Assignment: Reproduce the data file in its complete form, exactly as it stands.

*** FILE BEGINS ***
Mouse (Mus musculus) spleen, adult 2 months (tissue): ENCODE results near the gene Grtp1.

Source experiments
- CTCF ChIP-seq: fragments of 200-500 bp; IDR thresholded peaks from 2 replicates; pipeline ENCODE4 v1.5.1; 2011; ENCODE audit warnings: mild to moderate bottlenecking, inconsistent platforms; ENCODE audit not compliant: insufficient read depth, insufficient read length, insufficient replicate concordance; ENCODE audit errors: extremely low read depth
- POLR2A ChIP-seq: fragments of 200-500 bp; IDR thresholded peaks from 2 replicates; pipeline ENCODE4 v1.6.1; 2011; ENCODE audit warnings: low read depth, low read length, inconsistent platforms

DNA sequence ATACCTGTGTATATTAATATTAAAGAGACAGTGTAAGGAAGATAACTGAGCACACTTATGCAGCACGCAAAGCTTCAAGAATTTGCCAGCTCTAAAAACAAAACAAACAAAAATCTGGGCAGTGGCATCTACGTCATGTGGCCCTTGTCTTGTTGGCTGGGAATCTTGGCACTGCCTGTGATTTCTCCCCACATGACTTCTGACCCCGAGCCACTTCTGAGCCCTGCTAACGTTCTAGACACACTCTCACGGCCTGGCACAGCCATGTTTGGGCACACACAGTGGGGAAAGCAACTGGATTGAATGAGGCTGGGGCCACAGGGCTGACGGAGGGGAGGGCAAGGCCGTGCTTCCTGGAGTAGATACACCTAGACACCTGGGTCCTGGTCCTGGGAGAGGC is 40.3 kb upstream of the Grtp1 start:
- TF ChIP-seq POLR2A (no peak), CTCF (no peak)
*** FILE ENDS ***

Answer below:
Mouse (Mus musculus) spleen, adult 2 months (tissue): ENCODE results near the gene Grtp1.

Source experiments
- CTCF ChIP-seq: fragments of 200-500 bp; IDR thresholded peaks from 2 replicates; pipeline ENCODE4 v1.5.1; 2011; ENCODE audit warnings: mild to moderate bottlenecking, inconsistent platforms; ENCODE audit not compliant: insufficient read depth, insufficient read length, insufficient replicate concordance; ENCODE audit errors: extremely low read depth
- POLR2A ChIP-seq: fragments of 200-500 bp; IDR thresholded peaks from 2 replicates; pipeline ENCODE4 v1.6.1; 2011; ENCODE audit warnings: low read depth, low read length, inconsistent platforms

DNA sequence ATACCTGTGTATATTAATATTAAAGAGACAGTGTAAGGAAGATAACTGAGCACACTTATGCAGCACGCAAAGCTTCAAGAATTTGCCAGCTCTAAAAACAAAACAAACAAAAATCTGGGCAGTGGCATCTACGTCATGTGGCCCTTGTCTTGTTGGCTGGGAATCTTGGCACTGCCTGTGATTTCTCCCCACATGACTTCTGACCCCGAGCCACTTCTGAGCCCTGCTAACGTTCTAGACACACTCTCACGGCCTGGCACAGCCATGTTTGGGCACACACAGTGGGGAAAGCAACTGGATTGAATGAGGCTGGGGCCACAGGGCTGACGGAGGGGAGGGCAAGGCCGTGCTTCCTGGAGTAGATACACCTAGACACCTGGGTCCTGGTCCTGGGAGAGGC is 40.3 kb upstream of the Grtp1 start:
- TF ChIP-seq POLR2A (no peak), CTCF (no peak)